D. Bartoletti: It’s also an analyst drinking game, by the way. When we’re on briefings, ‘single pane of glass’… we all have to take a shot. There never has been one and there never will be one. People have wasted a lot of money on that.
Again, I think it’s a symptom of how we build software differently and run systems differently in the cloud era. In previous eras, the idea was I picked a monitoring platform, and then I bought adaptors for every new thing I bought and I plugged them into that monitoring platform, because there was one team that was just supposed to do monitoring.
And, as we break down the silos between traditional IT disciplines and they come together, now some developers are doing monitoring. Developers care what monitoring is chosen because they’re going to take advantage of it, too. It’s not just someone in operations that’s looking at monitoring.
Looking Ahead in Hybrid Cloud
D. Bartoletti: Speed is going faster in one direction. Agility is changing directions quickly, and that is still really hard. So, you might be able to get a new mobile banking app out of the door really fast, but can you throw it away if it doesn’t work? That’s really hard, and enterprises are not built to fail and throw things away.
When we tell folks on inquiry and they say we need to pick a platform for the next five years, I say no you don’t, you need to pick a platform for the next year and get your first app on it now, and pick one cloud platform to deploy it on. Pick one, please.
[Companies say] first we’re going to do contract negotiations with all three of the major public cloud providers because we don’t want to be beholden to any one cloud provider at this point. You know, lock in. Boy, are we scared of lock in. And we try to explain to them that here’s what’s different in this market. In previous software generations, companies that had an oligopoly or four or five vendors dominated a market, their innovation pace slowed down and their prices slowly crept up. Neither of those things is happening in the cloud. The prices are not going up and innovation is not slowing down. AWS will die if they don’t stay on a faster innovation pace than Google and Azure.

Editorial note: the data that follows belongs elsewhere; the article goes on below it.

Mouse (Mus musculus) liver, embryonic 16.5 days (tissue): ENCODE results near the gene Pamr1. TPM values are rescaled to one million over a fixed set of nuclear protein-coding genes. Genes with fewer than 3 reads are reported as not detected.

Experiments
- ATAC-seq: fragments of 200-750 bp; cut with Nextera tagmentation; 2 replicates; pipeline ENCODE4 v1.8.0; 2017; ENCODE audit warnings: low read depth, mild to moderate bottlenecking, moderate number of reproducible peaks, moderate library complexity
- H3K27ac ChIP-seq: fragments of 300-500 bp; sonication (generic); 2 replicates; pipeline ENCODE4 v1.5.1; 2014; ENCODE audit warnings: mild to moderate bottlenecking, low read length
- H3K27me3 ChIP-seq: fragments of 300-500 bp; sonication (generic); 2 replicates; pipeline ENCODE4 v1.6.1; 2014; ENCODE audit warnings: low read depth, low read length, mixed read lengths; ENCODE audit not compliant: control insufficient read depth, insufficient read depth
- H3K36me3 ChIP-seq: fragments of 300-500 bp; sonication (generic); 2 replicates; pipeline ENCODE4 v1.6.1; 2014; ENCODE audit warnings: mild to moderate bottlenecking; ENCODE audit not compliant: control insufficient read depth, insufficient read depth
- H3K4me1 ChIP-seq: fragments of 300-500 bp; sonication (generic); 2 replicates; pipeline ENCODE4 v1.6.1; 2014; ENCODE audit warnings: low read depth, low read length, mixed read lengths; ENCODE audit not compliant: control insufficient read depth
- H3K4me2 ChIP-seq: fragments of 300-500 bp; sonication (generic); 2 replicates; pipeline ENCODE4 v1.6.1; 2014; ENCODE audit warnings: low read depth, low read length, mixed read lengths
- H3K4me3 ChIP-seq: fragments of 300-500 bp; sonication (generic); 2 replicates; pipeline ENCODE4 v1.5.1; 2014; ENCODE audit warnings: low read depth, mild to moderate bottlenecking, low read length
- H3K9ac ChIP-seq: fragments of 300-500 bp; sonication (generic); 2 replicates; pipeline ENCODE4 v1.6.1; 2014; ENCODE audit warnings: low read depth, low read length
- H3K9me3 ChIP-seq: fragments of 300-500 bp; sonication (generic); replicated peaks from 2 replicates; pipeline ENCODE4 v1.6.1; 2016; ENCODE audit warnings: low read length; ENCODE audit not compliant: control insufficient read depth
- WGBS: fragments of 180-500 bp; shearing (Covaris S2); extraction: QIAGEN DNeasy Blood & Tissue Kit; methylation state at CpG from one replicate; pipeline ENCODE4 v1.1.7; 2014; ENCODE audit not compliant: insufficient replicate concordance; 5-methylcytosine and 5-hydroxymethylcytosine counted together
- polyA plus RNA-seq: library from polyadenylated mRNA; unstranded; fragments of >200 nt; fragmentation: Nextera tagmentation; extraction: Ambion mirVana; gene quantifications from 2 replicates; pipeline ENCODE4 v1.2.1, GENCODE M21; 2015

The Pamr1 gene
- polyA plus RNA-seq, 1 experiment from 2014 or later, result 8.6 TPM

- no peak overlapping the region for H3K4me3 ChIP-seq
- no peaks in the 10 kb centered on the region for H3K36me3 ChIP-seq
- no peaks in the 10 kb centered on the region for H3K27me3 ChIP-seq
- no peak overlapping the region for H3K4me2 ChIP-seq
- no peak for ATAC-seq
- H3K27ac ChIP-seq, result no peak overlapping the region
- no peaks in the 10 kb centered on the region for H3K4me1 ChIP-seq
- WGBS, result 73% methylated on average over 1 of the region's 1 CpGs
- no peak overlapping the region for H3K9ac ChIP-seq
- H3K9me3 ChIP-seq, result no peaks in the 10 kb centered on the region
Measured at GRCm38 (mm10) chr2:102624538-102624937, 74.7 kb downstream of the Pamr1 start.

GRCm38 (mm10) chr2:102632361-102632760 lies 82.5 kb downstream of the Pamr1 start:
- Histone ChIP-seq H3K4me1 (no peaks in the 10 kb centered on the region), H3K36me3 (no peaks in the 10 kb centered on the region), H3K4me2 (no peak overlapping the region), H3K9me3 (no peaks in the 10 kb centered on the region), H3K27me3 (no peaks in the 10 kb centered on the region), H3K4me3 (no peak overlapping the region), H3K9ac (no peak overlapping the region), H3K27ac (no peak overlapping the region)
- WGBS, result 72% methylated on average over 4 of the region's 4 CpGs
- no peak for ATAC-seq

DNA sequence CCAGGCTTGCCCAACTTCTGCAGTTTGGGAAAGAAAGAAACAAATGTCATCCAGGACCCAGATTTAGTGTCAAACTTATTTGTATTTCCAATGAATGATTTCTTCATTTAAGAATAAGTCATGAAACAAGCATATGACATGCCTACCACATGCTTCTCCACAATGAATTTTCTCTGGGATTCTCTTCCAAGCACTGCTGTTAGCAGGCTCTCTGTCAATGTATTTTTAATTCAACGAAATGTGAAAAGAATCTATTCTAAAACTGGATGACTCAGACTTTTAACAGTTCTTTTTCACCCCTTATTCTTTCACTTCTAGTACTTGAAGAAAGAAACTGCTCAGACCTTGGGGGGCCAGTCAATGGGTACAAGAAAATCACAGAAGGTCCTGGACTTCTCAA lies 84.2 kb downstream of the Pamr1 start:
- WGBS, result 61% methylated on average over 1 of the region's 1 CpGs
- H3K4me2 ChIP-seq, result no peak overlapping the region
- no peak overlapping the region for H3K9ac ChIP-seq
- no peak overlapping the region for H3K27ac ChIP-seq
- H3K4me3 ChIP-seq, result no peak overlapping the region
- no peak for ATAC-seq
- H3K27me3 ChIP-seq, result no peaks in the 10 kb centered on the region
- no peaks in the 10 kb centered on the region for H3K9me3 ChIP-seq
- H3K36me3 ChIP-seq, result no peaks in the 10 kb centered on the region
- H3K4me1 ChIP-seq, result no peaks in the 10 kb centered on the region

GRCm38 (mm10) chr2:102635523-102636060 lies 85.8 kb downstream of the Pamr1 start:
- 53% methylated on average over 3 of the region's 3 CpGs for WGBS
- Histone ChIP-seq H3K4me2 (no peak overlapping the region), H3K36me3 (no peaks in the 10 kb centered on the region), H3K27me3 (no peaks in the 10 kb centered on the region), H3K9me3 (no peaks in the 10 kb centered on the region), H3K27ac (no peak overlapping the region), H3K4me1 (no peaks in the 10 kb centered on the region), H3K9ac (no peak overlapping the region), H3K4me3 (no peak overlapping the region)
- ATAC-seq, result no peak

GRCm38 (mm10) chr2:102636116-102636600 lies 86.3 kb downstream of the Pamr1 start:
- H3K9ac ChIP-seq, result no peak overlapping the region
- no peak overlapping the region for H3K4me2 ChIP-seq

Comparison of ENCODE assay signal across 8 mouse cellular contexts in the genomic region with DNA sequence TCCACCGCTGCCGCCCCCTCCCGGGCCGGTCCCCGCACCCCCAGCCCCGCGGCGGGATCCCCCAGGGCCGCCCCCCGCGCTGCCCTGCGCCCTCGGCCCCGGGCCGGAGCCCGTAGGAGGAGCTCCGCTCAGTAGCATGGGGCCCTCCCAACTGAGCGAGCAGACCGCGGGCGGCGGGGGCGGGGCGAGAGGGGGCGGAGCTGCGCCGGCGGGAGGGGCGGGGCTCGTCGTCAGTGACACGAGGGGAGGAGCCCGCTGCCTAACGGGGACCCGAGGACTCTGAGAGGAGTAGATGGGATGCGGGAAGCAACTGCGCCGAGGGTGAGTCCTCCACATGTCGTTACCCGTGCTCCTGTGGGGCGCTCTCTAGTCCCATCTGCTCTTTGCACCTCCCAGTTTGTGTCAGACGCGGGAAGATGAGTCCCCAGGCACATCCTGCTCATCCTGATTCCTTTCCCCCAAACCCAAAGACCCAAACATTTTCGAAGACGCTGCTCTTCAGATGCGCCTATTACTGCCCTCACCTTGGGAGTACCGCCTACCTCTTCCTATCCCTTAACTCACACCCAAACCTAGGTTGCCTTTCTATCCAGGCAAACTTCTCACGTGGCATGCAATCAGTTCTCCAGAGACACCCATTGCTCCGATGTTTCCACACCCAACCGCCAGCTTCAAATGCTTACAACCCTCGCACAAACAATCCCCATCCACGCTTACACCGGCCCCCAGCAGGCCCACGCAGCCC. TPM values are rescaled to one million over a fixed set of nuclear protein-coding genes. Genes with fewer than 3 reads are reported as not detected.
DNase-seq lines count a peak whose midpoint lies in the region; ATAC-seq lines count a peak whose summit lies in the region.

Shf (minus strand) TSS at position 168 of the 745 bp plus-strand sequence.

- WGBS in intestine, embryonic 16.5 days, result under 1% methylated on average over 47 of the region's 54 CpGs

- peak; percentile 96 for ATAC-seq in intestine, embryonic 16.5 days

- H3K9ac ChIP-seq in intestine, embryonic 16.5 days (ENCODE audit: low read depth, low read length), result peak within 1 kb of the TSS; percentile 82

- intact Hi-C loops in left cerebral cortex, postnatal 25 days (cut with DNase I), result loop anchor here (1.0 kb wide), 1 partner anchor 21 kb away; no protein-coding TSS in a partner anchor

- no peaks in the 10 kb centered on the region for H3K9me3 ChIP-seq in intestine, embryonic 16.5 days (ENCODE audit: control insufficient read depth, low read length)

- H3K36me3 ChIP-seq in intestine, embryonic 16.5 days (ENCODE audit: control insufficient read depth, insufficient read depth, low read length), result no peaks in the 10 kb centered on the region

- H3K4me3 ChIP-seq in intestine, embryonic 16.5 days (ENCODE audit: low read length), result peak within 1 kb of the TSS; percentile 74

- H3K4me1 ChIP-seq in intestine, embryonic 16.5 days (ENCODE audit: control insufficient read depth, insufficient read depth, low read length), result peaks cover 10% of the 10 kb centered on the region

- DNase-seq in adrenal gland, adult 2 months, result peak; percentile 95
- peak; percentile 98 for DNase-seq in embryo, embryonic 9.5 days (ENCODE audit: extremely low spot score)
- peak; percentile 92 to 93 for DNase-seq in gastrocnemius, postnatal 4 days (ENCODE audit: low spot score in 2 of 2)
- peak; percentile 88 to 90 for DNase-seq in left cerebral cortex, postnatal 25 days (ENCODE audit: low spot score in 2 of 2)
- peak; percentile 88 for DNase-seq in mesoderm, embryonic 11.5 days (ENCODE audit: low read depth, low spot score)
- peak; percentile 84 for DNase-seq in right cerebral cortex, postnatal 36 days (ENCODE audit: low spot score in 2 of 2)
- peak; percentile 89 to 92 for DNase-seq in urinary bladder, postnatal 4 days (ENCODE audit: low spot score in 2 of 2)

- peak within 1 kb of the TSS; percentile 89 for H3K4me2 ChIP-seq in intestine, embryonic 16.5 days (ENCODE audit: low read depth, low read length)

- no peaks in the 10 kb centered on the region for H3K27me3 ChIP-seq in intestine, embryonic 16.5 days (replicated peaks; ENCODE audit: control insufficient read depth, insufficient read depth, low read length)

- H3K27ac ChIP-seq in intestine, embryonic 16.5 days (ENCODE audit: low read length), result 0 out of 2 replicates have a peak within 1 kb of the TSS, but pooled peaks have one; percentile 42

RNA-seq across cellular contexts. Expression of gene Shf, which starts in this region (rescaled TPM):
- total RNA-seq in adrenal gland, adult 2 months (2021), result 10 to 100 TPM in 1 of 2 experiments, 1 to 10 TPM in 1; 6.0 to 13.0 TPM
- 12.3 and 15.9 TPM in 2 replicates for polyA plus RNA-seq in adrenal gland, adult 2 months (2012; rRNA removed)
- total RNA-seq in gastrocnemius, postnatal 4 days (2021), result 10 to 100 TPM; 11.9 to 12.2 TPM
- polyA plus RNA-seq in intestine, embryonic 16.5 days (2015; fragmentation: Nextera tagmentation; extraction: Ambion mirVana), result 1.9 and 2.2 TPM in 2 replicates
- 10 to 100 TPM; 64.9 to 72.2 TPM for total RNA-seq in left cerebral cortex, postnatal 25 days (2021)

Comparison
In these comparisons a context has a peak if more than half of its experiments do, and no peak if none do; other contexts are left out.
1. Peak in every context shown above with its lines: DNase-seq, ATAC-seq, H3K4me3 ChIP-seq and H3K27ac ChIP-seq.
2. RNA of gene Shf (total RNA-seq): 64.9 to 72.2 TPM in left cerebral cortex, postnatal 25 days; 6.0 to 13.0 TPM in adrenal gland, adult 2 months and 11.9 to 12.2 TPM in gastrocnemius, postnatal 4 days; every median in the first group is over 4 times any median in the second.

So, there are so many new things coming. The way I would think of hybrid is, I want to make sure that my approach is hybrid in that tomorrow when I look for a new solution I look for vendors that I’m not working with today.
J. McKenty: [Looking to the future of hybrid:] One, it’s dominated by networking, which means its dominated by distributed systems. And the second is that it’s dominated by people.
And this is what’s funny. People change much slower than systems. And it’s generational. The generations have pretty predictable characteristics. So, even though our market pace has hit this point where its never going back to normal, and the pace of change is accelerating, the mental model shift and the people involved is not.
So, what that means for our customer base, for the Fortune 500, is that most of what they grapple with over the next five years is all about people and communication. Most of what my team does, the system advisor group, is just about the people side of techno-social systems. Like, I can walk you through a diagram of how Cloud Foundry works, but what you need to understand is which teams use which interfaces and how they coordinate between each other. And that shift, what we call the shift to ‘product-centric organization’, the shift to ‘responsible autonomy’, all of the future of hybrid cloud is dominated by which teams are allowed to make those choices.